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The Industry Shrank by 4% Last Year, JBT Data Shows
A healthy number of new jewelry businesses opened in North America in 2018, but not enough to offset the number of companies that closed.
Warwick, R.I.—A healthy number of new jewelry businesses opened in North America in 2018, but not enough to offset the number of companies—whether retail, wholesale or manufacturing—that closed, year-end data from the Jewelers Board of Trade shows.
The result is that the industry continued to get smaller, a trend JBT President Richard Weisenfeld said will continue for the foreseeable future, particularly among retailers.
“There is going to be a steady decrease in the number of jewelers,” he said in an interview Thursday. “As that slows down over the course of the next decade, I think what we’ll be left with in the jewelry industry is well-managed stores and well-placed manufacturers that produce the right product for the right price.”
At the end of 2018, the JBT’s listings for jewelry retailers, wholesalers and manufacturers in North America totaled 26,365, a 4 percent drop from 27,551 in 2017.
The number of retailers was down by the same percentage, shrinking from 20,757 to 19,906.
In tracking businesses exiting the industry, the JBT breaks down what it refers to as jewelry business “discontinuances” into three categories: businesses that ceased operations (closed), consolidated via a sale or merger, or filed for bankruptcy.
While the JBT saw a dramatic spike in bankruptcies during the Great Recession, the story the past few years has been jewelers closing their stores, and that continued in 2018.
JBT data shows that 738 retailers closed in North America last year, a 5 percent increase from the 706 who closed in 2017.
The United States lost 706 retailers, up 4 percent from 678 in 2017.
The region of the U.S. with the most retail closures was the Southeast at 202, followed by the Northeast (162) and the Southwest at 117.
The Northwest recorded the fewest number of jewelry store shutdowns (21), though it should be noted that regional trends for store closures do, to an extent, correlate to population; there are more closures in regions where there are more people and, therefore, more stores to begin with.
In the JBT’s regional breakdown, the Northwest includes some of the country’s most sparsely populated states, such as Alaska, Montana and Wyoming, while the Southeast and Northeast include some of the most crowded, states like Florida, New York and Pennsylvania.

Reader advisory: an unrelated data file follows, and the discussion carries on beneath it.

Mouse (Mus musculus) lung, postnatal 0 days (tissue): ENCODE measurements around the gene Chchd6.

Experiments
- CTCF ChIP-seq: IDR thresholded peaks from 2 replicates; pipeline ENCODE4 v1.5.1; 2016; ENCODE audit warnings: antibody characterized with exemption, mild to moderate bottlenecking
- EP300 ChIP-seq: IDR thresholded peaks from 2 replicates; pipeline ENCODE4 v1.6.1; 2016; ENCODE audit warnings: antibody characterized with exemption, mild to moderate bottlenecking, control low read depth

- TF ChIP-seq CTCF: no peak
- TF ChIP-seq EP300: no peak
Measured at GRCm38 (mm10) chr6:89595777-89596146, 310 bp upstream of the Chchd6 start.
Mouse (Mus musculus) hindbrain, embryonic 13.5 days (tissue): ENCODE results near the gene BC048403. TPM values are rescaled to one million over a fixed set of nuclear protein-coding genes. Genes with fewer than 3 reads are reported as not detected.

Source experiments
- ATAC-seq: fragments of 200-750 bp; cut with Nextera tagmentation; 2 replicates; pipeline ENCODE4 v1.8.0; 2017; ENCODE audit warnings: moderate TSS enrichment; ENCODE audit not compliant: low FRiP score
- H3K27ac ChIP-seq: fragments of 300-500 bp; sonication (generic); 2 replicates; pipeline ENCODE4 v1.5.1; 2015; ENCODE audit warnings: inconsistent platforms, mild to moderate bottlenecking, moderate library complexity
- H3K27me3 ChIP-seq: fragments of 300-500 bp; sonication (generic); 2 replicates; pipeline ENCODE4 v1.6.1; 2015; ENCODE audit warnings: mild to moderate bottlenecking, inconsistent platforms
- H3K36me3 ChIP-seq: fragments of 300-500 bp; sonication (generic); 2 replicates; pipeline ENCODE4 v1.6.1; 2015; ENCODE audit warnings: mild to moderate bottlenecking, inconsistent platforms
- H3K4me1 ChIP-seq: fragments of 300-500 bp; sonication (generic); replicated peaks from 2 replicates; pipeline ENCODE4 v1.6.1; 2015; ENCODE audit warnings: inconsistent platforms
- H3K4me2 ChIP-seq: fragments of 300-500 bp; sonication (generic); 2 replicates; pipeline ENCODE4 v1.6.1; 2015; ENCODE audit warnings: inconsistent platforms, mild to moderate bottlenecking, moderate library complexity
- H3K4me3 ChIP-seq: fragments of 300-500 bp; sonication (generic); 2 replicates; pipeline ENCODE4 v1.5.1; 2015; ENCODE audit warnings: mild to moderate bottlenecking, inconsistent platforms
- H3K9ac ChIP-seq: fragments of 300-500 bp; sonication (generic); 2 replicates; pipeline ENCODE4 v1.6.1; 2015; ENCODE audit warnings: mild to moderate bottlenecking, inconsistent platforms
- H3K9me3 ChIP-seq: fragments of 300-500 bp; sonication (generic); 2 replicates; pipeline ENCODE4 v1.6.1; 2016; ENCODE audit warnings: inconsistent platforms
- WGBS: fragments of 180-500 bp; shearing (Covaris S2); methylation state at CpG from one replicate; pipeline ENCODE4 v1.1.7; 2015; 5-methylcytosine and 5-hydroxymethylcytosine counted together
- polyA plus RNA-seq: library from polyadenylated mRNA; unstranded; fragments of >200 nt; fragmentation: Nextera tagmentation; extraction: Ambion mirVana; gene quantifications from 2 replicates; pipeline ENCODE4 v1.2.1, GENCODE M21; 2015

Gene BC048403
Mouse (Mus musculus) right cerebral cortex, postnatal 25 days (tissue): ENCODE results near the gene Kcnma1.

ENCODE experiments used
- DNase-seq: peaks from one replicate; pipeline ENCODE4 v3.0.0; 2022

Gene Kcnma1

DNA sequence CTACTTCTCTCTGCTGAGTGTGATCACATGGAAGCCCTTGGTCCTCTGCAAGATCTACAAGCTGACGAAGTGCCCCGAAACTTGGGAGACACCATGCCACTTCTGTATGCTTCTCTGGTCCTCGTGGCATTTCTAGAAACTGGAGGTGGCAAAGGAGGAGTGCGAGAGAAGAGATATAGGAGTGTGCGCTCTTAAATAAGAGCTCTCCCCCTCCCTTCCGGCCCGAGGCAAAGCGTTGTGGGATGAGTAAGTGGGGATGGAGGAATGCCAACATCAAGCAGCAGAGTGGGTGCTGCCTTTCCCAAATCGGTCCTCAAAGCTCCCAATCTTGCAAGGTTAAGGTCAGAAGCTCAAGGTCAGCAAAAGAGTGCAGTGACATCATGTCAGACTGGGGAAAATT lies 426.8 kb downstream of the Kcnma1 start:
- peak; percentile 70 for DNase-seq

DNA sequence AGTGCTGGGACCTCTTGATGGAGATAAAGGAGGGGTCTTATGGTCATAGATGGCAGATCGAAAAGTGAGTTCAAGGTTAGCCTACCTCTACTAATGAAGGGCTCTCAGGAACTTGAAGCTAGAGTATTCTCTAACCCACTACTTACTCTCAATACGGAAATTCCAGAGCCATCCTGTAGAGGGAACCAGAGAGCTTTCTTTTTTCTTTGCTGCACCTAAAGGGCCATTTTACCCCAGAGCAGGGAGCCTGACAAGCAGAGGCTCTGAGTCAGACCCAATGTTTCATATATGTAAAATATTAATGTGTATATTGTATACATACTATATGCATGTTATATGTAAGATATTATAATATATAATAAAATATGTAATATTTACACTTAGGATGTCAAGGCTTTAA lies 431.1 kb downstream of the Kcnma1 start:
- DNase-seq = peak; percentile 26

Weisenfeld allowed that a portion of the industry shrinkage is attributable to the fact that not all new businesses are joining the JBT.
However, he said, most of the industry shrinkage is due to the closure of traditional brick-and-mortar stores, which fall into two categories.
First, those are the stores that want to stay in business but are struggling due to factors such as having the wrong lines, being in a bad location or in an area with a shrinking population. Weisenfeld said they opt to do a going-out-of-business sale and set off in a different direction, or open a new store somewhere else.
Then those are those well-run operations with solid market share that carry better brands but have owners who are in their late 60s or early 70s and want to retire. Their children might help at the store, Weisenfeld said, but they don’t want to be the owners; they don’t like the hours or the income potential.
“It’s just not the lifestyle that kids want these days. The idea of being in a store six days a week … is just not what they are looking for.”
Jewelry business consolidations and bankruptcies—the other two forms of business discontinuances tracked by JBT—also rose slightly between 2017 and 2018.
There were 157 consolidations among retailers, wholesalers and manufacturers in North America in 2018, up from 151 the year before, and 34 bankruptcies, up from 29 in 2017.
New businesses in North America, meanwhile, totaled 230, up from 166 in 2017, a 39 percent increase.
In the U.S., there were 183 new retailers last year (up from 131 in 2017), 24 new wholesalers (up from 13) and 15 new manufacturers (up from 12).
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